Most of the approximately forty sketches in the exhibition were created under extreme conditions in the camps. Due to shortages of paper and other supplies, prisoner artists used any suitable material: scraps of paper, the backs of SS forms, coal, or pencil stubs. The original drawings were often small so that they were easier to hide. Most of these drawings were enlarged for the exhibition. Color drawings, such as the watercolors by the artists imprisoned in Buchenwald, are rare. Only those prisoners ranked high in the prisoner hierarchy, such as political prisoners protected by their comrades, were able to obtain paper and paint. Artists such as Thomas Geve, Alfred Kantor, Wladyslaw Siwek and Mieczyslaw Koscielniak produced most of the colored and detailed works of art after liberation, when they were no longer in physical danger.
Very few well-known photographs were used in the exhibition, since they have become icons that would cause the visitor, especially students, to "write off" events as already known. Instead, the juxtaposition of SS photos and documents to prisoner drawings and quotations allowed the viewers space for their own perspectives. Personal testimonies made it possible for the visitor to become emotionally involved, while simultaneously demonstrating the unbridgeable gap between the viewer and historical reality. Each visitor was left to decide the meaning of this past for him or herself.
The second section of the exhibition dealt with arrival procedures and experiences at five concentration camps. The exhibition used historical photos matched to a map of the camp to show the arrival of prisoners at Dachau, the model for other concentration camps, where arrival procedures were "tested." Historical photos and a camp map showed the arrival of prisoners. The arrival process eventually changed in the late 1930s with structural and functional alterations in the concentration camp system.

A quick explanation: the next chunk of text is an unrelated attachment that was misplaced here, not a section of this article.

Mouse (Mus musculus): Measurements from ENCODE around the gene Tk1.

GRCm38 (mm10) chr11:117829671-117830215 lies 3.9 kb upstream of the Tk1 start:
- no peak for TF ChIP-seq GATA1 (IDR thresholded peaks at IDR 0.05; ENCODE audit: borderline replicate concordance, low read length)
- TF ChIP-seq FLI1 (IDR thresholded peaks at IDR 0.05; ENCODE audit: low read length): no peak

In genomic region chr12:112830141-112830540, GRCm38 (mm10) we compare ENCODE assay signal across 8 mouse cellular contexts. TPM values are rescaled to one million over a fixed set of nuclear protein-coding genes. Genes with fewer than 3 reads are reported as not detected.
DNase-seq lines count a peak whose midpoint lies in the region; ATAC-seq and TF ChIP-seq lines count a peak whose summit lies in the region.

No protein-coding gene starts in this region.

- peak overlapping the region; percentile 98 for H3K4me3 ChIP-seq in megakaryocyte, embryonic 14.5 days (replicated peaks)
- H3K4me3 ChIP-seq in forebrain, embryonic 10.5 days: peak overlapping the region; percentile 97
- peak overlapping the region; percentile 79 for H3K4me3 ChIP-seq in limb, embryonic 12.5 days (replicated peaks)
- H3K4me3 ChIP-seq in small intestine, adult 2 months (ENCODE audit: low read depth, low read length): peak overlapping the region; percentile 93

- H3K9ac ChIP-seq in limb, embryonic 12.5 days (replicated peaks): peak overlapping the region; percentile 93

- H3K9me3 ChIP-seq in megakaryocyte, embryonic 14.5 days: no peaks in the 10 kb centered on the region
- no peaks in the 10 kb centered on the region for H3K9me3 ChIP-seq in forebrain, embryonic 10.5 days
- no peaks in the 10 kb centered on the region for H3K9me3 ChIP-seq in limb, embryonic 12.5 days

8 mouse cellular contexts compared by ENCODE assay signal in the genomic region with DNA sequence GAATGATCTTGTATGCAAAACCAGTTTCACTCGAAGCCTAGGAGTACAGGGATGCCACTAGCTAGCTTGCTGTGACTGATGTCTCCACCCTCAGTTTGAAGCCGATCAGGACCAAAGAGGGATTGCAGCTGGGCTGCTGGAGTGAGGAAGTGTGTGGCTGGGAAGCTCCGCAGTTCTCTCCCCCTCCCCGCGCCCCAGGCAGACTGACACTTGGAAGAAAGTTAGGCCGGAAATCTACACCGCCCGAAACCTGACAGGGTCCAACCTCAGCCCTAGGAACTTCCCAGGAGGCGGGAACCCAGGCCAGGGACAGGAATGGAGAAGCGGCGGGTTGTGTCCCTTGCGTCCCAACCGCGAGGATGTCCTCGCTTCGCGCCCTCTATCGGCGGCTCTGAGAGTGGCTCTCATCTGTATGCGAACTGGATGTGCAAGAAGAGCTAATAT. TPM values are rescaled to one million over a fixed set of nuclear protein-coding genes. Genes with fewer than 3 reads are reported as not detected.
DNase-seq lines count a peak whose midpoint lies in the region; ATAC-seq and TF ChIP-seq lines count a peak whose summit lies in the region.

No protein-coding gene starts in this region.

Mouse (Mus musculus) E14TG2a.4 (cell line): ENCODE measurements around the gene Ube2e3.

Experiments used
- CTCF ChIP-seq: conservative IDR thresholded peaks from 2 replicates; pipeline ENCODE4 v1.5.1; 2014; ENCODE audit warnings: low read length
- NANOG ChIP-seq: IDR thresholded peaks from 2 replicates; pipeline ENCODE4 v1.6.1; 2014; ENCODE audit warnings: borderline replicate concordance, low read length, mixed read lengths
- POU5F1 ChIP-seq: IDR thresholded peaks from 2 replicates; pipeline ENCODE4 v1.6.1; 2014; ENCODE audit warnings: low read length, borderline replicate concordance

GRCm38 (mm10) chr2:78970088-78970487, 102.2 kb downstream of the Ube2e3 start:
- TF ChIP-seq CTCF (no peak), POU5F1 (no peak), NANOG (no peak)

These changes, especially the role of political prisoners during the arrival of transports, were presented in detail on a panel about Buchenwald. The discussion of Ravensbrück focuses, through quotations and drawings from the.camp, on hair shaving and gynecological exams performed on women prisoners. Initially, the exhibitions developers decided not to explore gender specific experiences during arrival in order to avoid hasty or simplistic generalizations and comparisons of the suffering of women and men.
The Bergen-Belsen internment camp was unique because some Jews destined for ransom exchanges were allowed to keep their belongings, clothes and hair.
In Hamburg, two students visiting the Neuengamme memorial found that a prison is now located on the grounds of the former concentration camp!
The third section of the exhibition opened with the sentence "I am human again!" taken from a letter written by Ilse Stephan after liberation from Bergen-Belsen. In this segment, survivors, men and women who had been depersonalized by numbers, are introduced through photos, personal histories, books and letters that offer testimony about Nazi crimes, and all those who supported and cheered the Nazis. This testimony, which included the statements of only those survivors who had not published books or memoirs, also documented the humanity of the victims. In the exhibition, the students used charred photographs pasted on pieces of gray-black cardboard along with survivor narratives to suggest that survivors still live with this trauma more than fifty years after liberation.
In the space between the twenty-two exhibition panels, student art works were displayed by theme. These works were made during the students' visit to the Buchenwald memorial. They commemorated the victims and their pain, and also linked historical events with the present and helped to create visual "stumbling blocks" that encouraged the visitor to take a stand and to identify emotionally with the past. The exhibition also helped visitors visualize and understand complex historical events.
Slides showed daily camp life from receipt of a prisoner number until death. At the close of the exhibition, the words "Is this a human being?" were projected on the back of a plaster of Paris body.
We hope the exhibition led people to remember Nazi crimes and to commemorate the victims and survivors.